Pilau, Pilaf and Polo

Pilau was an elaborately adorned rice dish refined in the culturally rich Safavid empire of the 16th century Persia. These rice dishes were washed, soaked, drained, parboiled then steamed with some of the ingredients sautéed, transforming rice into poetry. Herb rice was referred to as emerald pilau and the cherry rice as ruby pilau - pronounced pilaf in English. These huge piles of jeweled pilafs needed the help of several people to be carried out. Some were adorned with four whole roasted lambs, others were topped with several roasted chickens – devouring these rainbow pilafs was a celebration that had a word “polo khori”, untranslatable in English but the best I could do is “pilaf-devouring-ceremony”. Invite a Persian to polo-khori, you will be asked “Who’s wedding is it?”  In the days of my great great grandmother, people were so eager to devour pilafs for celebrations they would marry off their girls at eleven.

On her wedding day, my great great grandmother named, ‘Taus’, which means ‘peacock’ True to her name, her eyes were the color of the peacock’s feather. As green as the lush northern meadows of Iran, her eyes matched her wedding outfit. She wore a light pink blouse with a green vest and short green skirt. Underneath her skirt she wore the traditional modest black trousers to cover her legs. In a headdress of lace, she outshone the radiant family jewels that adorned her. When she sat on the chair for grown-ups, her pearl-embroidered shoes dangled in midair.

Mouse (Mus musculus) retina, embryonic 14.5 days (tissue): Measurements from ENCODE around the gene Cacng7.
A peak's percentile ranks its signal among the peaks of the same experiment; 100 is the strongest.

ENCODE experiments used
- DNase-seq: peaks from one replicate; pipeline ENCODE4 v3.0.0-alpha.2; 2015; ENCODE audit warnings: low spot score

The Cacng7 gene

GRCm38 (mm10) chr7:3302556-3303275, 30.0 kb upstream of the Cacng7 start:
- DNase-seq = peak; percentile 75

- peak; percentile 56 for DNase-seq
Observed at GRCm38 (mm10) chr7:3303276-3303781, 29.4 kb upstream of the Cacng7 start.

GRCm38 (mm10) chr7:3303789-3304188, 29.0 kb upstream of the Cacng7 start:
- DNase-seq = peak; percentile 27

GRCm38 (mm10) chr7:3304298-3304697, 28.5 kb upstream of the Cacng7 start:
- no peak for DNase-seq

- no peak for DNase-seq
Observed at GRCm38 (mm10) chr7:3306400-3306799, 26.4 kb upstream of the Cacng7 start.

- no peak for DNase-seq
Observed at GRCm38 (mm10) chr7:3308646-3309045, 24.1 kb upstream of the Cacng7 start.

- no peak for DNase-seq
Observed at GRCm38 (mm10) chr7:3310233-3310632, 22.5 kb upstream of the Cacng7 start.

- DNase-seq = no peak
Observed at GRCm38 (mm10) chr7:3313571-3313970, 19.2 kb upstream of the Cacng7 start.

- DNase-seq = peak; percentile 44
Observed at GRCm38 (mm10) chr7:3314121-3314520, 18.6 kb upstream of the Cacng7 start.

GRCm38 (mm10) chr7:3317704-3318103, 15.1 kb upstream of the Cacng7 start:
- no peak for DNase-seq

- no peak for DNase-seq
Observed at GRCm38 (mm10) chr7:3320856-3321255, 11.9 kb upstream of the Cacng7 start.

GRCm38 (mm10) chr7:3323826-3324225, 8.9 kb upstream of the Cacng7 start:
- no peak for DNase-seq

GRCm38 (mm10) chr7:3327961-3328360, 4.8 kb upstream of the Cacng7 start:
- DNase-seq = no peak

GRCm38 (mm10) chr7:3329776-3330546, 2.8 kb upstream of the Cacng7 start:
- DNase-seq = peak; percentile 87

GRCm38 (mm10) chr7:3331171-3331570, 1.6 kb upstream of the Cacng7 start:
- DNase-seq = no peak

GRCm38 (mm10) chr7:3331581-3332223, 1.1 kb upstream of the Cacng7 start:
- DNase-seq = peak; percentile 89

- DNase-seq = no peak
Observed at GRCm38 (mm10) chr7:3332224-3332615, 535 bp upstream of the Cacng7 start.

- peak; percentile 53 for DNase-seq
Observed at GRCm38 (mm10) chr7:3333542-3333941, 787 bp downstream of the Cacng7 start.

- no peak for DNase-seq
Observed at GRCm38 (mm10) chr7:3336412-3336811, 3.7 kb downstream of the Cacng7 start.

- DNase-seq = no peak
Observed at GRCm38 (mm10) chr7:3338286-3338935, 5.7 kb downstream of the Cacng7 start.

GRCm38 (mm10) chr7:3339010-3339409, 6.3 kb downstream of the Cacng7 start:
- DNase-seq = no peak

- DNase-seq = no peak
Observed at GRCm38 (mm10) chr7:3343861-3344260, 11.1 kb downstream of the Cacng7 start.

A regal white horse, in fact owned by the king, transported the tiny bride who took her dolls with her to her husband’s-to-be residence. Cooks tended huge pots of food in the garden - pilaf and whole lamb so big it didn’t fit on one plate. Pilaf, usually made in the garden, was an integral dish at big celebrations. While Princess Peacock was riding the white horse, one of her gorgeous shoes fell into a pot of stew. But nobody noticed.

The jeweled pilaf was gorgeous too, adorned with slivered green pistachios, orange peel and red barberries. At his wedding dinner the groom, anticipating a savory slice of mutton, was served a shoe on his mound of rice. Although I cannot verify this fabulous tale, Grandma Malka has weaved this yarn countless times.

ピラフと言えばパーティー。披露宴、お正月だけでなく日常でもピラフでもてなされ、ペルシャでは年中お祭り騒ぎです。現代のピラフは16世紀のペルシャの サファビー帝国とトルコのオスマン帝国で宮廷料理として完成されました。焼き飯やチャーハンのように単に米に具材を足して油で炒めてチョイではなく、ペル シャのピラフは、米を半煮えにし、笊に流し、具材は炒めて米とデリケートに蒸し上げる手の込んだ料理です。これを作ること自体もセレモニーにしてしまいま す。お庭で大きな鍋に具材を混ぜながら、生演奏を楽しみながらピラフを調理していくような饗宴です。

毎年、神戸北野町でもピラフパーティーを開催します。今年は芦屋の朝日カルチャーセンターが主催して、異人館を一望する我が家のマンションでペルシャのお 正月(春分の日3月20日)に合わせて実施。野菜は地元神戸のものを使い、油もトランス 脂肪酸をふくまないものを使用し、すこぶる健康的。神戸新聞に掲載されたので定員オーバーになりました。










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